Punter should retire while the going’s good

After everything he’s won, now is the time for Ricky Ponting to head into the sunset

Australia’s thrilling victory over South Africa in the second test gives Ricky Ponting a chance to do something he has never been good at: quitting. His 62 in the second innings rescued his team from a perilous situation, and although he couldn’t finish the job himself, he steadied the innings and played a valuable role in their pursuit of 310.

It was one of the few highlights of what has been a depressing two years for the former Aussie skipper – the man we love to hate perhaps more than any contemporary cricketer. If he wants to go out on a high, with his dignity still intact, this is indisputably the time to do it.

No doubt some Australian newspapers will claim that Ricky has still got what it takes, and should be given a few more matches to prove his longevity – even though every Aussie hack from Walla Walla to Woolloomooloo has been slating him for weeks – but the undeniable truth is that Punter has been in decline for some time. His 62 yesterday was just his second half century in two years – a period in which he has averaged a paltry 25.

Even his dismissal yesterday seemed to illustrate his decline: he tried to cut a longhop from Morne Morkel, but cue-ended it to second slip. Unless my own eyes are deceiving me, Ponting’s reactions just aren’t what they used to be; a younger Punter would surely have slapped it through point for four.

There’s no doubt that the Aussie selectors will realise this. They probably wanted to give Punter his P-45 a year ago, but there were no promising batsmen to replace him. The situation is different this time:

Shaun Marsh will be fit for Australia’s next test match. Marsh did enough in Sri Lanka to merit his place in the side, and his deputy in the last test, Usman Khawaja, also made a composed half century in Australia’s successful run chase. To retain Ponting now, whilst jettisoning Khawaja (or making Marsh fight for his place) would be about as Australian as a teetotal barbeque; the Canary Yellows have to start planning for the future now. Ponting must be the man to make way.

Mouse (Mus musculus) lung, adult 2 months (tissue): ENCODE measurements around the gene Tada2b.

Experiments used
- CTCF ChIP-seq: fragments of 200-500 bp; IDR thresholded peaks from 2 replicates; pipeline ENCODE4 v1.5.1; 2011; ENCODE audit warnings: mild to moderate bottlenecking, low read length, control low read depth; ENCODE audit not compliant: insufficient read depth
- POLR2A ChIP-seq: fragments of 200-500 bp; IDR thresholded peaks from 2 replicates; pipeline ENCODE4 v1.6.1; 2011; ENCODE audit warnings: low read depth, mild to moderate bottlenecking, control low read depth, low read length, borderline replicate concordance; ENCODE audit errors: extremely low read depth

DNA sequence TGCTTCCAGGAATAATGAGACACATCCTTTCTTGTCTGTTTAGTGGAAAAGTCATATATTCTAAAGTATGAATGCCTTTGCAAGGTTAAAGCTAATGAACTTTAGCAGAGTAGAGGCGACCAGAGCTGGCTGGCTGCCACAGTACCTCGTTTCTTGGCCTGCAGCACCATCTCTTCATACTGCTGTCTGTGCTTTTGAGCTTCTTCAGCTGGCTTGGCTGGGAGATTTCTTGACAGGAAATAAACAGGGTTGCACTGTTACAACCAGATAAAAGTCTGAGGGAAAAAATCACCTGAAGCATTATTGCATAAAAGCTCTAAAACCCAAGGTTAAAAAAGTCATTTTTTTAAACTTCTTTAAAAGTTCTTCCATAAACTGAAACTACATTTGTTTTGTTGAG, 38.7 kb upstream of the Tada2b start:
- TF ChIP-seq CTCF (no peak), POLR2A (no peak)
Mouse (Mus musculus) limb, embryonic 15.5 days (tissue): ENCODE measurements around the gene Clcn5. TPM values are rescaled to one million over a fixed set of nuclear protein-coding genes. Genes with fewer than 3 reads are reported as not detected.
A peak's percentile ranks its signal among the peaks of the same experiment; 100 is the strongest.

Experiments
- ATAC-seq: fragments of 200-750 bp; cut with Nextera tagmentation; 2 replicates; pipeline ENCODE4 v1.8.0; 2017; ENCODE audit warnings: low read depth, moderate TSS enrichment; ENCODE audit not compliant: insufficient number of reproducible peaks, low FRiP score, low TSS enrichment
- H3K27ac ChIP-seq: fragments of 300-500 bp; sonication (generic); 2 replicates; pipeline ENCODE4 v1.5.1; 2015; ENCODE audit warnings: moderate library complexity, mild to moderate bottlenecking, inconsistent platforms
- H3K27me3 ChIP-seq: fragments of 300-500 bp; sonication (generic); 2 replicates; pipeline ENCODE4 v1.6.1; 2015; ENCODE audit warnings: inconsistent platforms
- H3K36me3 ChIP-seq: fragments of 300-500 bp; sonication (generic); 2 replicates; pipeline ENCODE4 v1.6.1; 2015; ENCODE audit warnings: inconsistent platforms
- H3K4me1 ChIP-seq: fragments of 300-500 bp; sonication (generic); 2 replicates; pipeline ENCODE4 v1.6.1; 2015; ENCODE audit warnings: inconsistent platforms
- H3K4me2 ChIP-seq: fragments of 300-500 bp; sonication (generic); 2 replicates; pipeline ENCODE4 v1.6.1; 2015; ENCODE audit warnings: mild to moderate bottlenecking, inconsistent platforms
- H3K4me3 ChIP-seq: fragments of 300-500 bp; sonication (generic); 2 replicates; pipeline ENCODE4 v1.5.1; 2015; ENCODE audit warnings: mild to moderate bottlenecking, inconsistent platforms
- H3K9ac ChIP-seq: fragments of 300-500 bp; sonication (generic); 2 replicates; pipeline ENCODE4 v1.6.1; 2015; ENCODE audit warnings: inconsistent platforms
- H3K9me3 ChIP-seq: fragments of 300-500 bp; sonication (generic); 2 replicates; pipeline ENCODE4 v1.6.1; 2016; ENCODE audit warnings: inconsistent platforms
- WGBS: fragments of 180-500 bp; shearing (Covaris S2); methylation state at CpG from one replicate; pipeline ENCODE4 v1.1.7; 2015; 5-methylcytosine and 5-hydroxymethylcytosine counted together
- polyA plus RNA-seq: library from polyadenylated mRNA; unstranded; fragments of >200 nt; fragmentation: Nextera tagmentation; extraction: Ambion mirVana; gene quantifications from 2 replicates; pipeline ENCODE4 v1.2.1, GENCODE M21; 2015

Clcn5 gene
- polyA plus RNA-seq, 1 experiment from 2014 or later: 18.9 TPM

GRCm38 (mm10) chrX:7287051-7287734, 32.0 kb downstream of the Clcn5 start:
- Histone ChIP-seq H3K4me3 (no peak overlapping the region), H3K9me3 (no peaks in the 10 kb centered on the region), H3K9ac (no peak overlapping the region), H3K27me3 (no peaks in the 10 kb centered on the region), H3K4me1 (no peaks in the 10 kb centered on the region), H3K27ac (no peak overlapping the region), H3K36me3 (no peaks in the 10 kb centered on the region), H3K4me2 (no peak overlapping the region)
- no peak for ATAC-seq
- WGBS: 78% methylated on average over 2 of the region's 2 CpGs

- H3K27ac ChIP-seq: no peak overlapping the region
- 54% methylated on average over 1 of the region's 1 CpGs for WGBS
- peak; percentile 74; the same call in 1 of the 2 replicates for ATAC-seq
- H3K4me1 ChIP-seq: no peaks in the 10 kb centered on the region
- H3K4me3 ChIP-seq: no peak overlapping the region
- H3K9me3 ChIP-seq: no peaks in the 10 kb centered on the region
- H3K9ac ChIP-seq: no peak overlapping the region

If Punter sees sense and calls it a day, it will be the end of an era – not just for Australian cricket, but for English cricket fans too. Ponting has been our nemesis for nigh on fifteen years. At his best he was an awesome opponent – and captain of arguably the best team in cricket history. At his worst he was a hilarious object of ridicule: the man with the Posh Spice pout who was a bad winner and an even worse loser.

In his early days, Punter was an expert sledger who snarled at any opponent that moved. He was also a precocious brat who was often in the headlines for the wrong reasons; during the 1998 Ashes he was involved in a brawl at an insalubrious Sydney nightspot, just yards from a hostel where scores of England fans were staying.

He was also arguably the finest batsman in the world – although on balance, both Tendulkar and Lara were better players; Ponting was a terrific batsman, but too many bowlers got on top of him with regularity. Harbhajan Singh dismissed him ten times in fourteen tests, and our very own Darren Gough cleaned up Punter seven times in eight tests.

Ponting also looked somewhat vulnerable against genuine pace – perhaps no more than most quality test batsmen, but certainly more so that Tendulkar and Lara, who were touched by genius. Ponting was simply a very very good batsman; a genius he was not.

Having said that, Ponting scored hatfuls of runs against England in his early days; how could he have failed against the might of Alan Mullally and Peter Such? His very name struck fear into our hearts. Every time he strode to the wicket, we sensed that a run-a-ball hundred was almost inevitable. What’s more, he relished every run – each boundary seemed to say ‘shove that up your Pommie behinds’. In return, there was nothing us England fans could do except hate him with every living pore.

When we occasionally got the better of Punter, it was therefore twenty four carat gold. Who can forget his infamous rant at Trent Bridge in 2005, when he was run out by a substitute fielder that played for Durham reserves? The words ‘Ponting, run out (Pratt)’ will go down in Ashes folklore forever.